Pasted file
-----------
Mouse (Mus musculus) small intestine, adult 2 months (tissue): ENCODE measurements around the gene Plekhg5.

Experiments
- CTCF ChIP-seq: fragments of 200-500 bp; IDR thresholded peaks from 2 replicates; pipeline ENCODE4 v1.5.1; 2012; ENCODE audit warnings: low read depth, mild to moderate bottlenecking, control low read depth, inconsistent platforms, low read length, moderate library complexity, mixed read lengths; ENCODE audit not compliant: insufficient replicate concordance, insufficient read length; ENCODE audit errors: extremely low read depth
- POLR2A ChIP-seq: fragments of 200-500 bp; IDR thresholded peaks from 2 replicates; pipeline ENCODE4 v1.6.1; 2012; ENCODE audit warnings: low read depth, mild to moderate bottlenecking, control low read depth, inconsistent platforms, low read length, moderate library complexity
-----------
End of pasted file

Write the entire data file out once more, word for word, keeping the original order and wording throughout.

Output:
Mouse (Mus musculus) small intestine, adult 2 months (tissue): ENCODE measurements around the gene Plekhg5.

Experiments
- CTCF ChIP-seq: fragments of 200-500 bp; IDR thresholded peaks from 2 replicates; pipeline ENCODE4 v1.5.1; 2012; ENCODE audit warnings: low read depth, mild to moderate bottlenecking, control low read depth, inconsistent platforms, low read length, moderate library complexity, mixed read lengths; ENCODE audit not compliant: insufficient replicate concordance, insufficient read length; ENCODE audit errors: extremely low read depth
- POLR2A ChIP-seq: fragments of 200-500 bp; IDR thresholded peaks from 2 replicates; pipeline ENCODE4 v1.6.1; 2012; ENCODE audit warnings: low read depth, mild to moderate bottlenecking, control low read depth, inconsistent platforms, low read length, moderate library complexity